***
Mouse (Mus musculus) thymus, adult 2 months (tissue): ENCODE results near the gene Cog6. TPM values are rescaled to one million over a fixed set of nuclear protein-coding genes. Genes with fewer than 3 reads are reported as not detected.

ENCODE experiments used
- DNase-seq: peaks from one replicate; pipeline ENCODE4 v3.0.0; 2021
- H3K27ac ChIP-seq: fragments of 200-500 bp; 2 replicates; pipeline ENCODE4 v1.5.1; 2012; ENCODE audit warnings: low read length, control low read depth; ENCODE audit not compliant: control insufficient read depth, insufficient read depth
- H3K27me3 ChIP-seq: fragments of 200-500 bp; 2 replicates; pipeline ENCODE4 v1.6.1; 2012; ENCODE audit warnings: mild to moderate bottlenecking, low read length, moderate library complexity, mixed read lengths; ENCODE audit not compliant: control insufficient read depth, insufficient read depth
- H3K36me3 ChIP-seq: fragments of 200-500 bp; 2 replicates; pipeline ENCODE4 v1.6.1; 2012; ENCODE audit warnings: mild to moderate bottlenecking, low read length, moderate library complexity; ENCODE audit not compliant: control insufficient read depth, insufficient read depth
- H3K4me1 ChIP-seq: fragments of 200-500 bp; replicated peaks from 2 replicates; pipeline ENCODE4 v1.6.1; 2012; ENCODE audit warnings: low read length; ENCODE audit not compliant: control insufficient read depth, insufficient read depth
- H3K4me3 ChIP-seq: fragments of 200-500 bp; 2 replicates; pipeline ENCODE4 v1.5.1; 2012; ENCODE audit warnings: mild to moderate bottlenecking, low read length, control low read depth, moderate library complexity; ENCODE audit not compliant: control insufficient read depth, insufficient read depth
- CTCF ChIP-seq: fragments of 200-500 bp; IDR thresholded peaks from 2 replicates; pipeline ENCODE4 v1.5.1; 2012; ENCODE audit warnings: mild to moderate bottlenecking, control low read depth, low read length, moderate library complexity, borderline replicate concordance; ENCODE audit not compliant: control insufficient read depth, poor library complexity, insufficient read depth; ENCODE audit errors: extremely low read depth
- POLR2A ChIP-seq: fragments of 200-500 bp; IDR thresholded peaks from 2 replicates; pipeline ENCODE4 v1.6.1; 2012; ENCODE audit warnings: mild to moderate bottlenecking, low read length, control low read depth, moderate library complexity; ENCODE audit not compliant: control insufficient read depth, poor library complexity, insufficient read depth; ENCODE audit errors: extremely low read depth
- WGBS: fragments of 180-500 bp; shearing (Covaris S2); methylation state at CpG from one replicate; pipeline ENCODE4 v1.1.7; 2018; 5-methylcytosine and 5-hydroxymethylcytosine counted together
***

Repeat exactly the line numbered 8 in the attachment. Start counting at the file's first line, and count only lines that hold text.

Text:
- H3K4me3 ChIP-seq: fragments of 200-500 bp; 2 replicates; pipeline ENCODE4 v1.5.1; 2012; ENCODE audit warnings: mild to moderate bottlenecking, low read length, control low read depth, moderate library complexity; ENCODE audit not compliant: control insufficient read depth, insufficient read depth